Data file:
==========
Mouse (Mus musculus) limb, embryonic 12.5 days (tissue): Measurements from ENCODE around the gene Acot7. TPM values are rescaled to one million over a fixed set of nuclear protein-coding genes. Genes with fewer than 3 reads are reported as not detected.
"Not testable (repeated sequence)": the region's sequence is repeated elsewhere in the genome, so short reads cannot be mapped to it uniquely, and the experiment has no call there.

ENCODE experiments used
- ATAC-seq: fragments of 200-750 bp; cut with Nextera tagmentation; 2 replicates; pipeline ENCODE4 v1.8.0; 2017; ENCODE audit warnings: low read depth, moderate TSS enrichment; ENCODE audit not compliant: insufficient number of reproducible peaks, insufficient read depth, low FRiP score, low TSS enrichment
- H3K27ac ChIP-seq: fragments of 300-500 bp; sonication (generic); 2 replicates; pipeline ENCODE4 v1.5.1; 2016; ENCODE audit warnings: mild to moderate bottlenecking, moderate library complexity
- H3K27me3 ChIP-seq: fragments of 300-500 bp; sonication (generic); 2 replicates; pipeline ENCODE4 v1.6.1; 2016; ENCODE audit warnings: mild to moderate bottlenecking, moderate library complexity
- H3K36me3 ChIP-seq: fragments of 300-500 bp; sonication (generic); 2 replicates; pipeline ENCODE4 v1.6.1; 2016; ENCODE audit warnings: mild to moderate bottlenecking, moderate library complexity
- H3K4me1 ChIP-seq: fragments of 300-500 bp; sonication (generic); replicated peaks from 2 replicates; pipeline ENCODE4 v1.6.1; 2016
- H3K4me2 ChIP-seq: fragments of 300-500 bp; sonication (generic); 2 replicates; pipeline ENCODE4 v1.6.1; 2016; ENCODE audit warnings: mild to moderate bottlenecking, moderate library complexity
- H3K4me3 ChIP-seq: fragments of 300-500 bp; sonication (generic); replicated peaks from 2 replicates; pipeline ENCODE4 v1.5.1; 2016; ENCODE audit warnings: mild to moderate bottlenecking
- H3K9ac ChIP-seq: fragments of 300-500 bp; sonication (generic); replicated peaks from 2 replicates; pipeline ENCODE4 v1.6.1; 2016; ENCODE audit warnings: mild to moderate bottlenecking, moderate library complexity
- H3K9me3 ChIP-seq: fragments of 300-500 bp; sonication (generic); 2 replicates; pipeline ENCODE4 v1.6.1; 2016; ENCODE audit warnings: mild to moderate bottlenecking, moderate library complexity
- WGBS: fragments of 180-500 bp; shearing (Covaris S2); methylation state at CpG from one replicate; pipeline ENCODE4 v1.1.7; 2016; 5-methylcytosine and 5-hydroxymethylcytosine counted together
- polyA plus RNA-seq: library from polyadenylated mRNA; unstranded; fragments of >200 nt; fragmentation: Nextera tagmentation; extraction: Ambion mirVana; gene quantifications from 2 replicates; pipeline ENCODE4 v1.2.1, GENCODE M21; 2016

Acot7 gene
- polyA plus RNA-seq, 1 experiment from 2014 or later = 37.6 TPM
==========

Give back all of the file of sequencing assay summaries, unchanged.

Mouse (Mus musculus) limb, embryonic 12.5 days (tissue): Measurements from ENCODE around the gene Acot7. TPM values are rescaled to one million over a fixed set of nuclear protein-coding genes. Genes with fewer than 3 reads are reported as not detected.
"Not testable (repeated sequence)": the region's sequence is repeated elsewhere in the genome, so short reads cannot be mapped to it uniquely, and the experiment has no call there.

ENCODE experiments used
- ATAC-seq: fragments of 200-750 bp; cut with Nextera tagmentation; 2 replicates; pipeline ENCODE4 v1.8.0; 2017; ENCODE audit warnings: low read depth, moderate TSS enrichment; ENCODE audit not compliant: insufficient number of reproducible peaks, insufficient read depth, low FRiP score, low TSS enrichment
- H3K27ac ChIP-seq: fragments of 300-500 bp; sonication (generic); 2 replicates; pipeline ENCODE4 v1.5.1; 2016; ENCODE audit warnings: mild to moderate bottlenecking, moderate library complexity
- H3K27me3 ChIP-seq: fragments of 300-500 bp; sonication (generic); 2 replicates; pipeline ENCODE4 v1.6.1; 2016; ENCODE audit warnings: mild to moderate bottlenecking, moderate library complexity
- H3K36me3 ChIP-seq: fragments of 300-500 bp; sonication (generic); 2 replicates; pipeline ENCODE4 v1.6.1; 2016; ENCODE audit warnings: mild to moderate bottlenecking, moderate library complexity
- H3K4me1 ChIP-seq: fragments of 300-500 bp; sonication (generic); replicated peaks from 2 replicates; pipeline ENCODE4 v1.6.1; 2016
- H3K4me2 ChIP-seq: fragments of 300-500 bp; sonication (generic); 2 replicates; pipeline ENCODE4 v1.6.1; 2016; ENCODE audit warnings: mild to moderate bottlenecking, moderate library complexity
- H3K4me3 ChIP-seq: fragments of 300-500 bp; sonication (generic); replicated peaks from 2 replicates; pipeline ENCODE4 v1.5.1; 2016; ENCODE audit warnings: mild to moderate bottlenecking
- H3K9ac ChIP-seq: fragments of 300-500 bp; sonication (generic); replicated peaks from 2 replicates; pipeline ENCODE4 v1.6.1; 2016; ENCODE audit warnings: mild to moderate bottlenecking, moderate library complexity
- H3K9me3 ChIP-seq: fragments of 300-500 bp; sonication (generic); 2 replicates; pipeline ENCODE4 v1.6.1; 2016; ENCODE audit warnings: mild to moderate bottlenecking, moderate library complexity
- WGBS: fragments of 180-500 bp; shearing (Covaris S2); methylation state at CpG from one replicate; pipeline ENCODE4 v1.1.7; 2016; 5-methylcytosine and 5-hydroxymethylcytosine counted together
- polyA plus RNA-seq: library from polyadenylated mRNA; unstranded; fragments of >200 nt; fragmentation: Nextera tagmentation; extraction: Ambion mirVana; gene quantifications from 2 replicates; pipeline ENCODE4 v1.2.1, GENCODE M21; 2016

Acot7 gene
- polyA plus RNA-seq, 1 experiment from 2014 or later = 37.6 TPM